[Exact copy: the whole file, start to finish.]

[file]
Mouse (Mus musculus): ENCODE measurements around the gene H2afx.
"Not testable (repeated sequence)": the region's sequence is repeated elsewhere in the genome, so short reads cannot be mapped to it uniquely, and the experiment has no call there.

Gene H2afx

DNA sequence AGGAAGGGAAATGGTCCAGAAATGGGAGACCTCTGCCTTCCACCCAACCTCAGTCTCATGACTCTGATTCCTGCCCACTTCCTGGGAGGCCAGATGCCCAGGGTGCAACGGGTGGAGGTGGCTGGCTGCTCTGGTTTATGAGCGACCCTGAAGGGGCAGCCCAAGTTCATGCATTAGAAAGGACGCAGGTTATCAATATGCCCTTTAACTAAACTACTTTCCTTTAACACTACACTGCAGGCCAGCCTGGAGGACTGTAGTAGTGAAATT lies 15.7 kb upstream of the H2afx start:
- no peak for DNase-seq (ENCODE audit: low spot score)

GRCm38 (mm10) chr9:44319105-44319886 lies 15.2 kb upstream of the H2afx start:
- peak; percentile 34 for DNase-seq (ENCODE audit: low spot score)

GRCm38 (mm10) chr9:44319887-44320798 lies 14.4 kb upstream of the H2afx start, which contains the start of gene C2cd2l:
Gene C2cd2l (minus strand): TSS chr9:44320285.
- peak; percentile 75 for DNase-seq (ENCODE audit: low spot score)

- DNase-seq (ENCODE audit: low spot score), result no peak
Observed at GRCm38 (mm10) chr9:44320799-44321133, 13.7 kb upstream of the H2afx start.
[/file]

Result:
Mouse (Mus musculus): ENCODE measurements around the gene H2afx.
"Not testable (repeated sequence)": the region's sequence is repeated elsewhere in the genome, so short reads cannot be mapped to it uniquely, and the experiment has no call there.

Gene H2afx

DNA sequence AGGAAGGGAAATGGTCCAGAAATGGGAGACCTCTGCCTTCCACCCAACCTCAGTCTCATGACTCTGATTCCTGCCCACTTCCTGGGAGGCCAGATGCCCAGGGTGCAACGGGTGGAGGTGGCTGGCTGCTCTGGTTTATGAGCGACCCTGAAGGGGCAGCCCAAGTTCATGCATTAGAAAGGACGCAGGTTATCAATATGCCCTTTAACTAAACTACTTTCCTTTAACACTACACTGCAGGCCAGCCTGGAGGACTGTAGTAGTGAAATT lies 15.7 kb upstream of the H2afx start:
- no peak for DNase-seq (ENCODE audit: low spot score)

GRCm38 (mm10) chr9:44319105-44319886 lies 15.2 kb upstream of the H2afx start:
- peak; percentile 34 for DNase-seq (ENCODE audit: low spot score)

GRCm38 (mm10) chr9:44319887-44320798 lies 14.4 kb upstream of the H2afx start, which contains the start of gene C2cd2l:
Gene C2cd2l (minus strand): TSS chr9:44320285.
- peak; percentile 75 for DNase-seq (ENCODE audit: low spot score)

- DNase-seq (ENCODE audit: low spot score), result no peak
Observed at GRCm38 (mm10) chr9:44320799-44321133, 13.7 kb upstream of the H2afx start.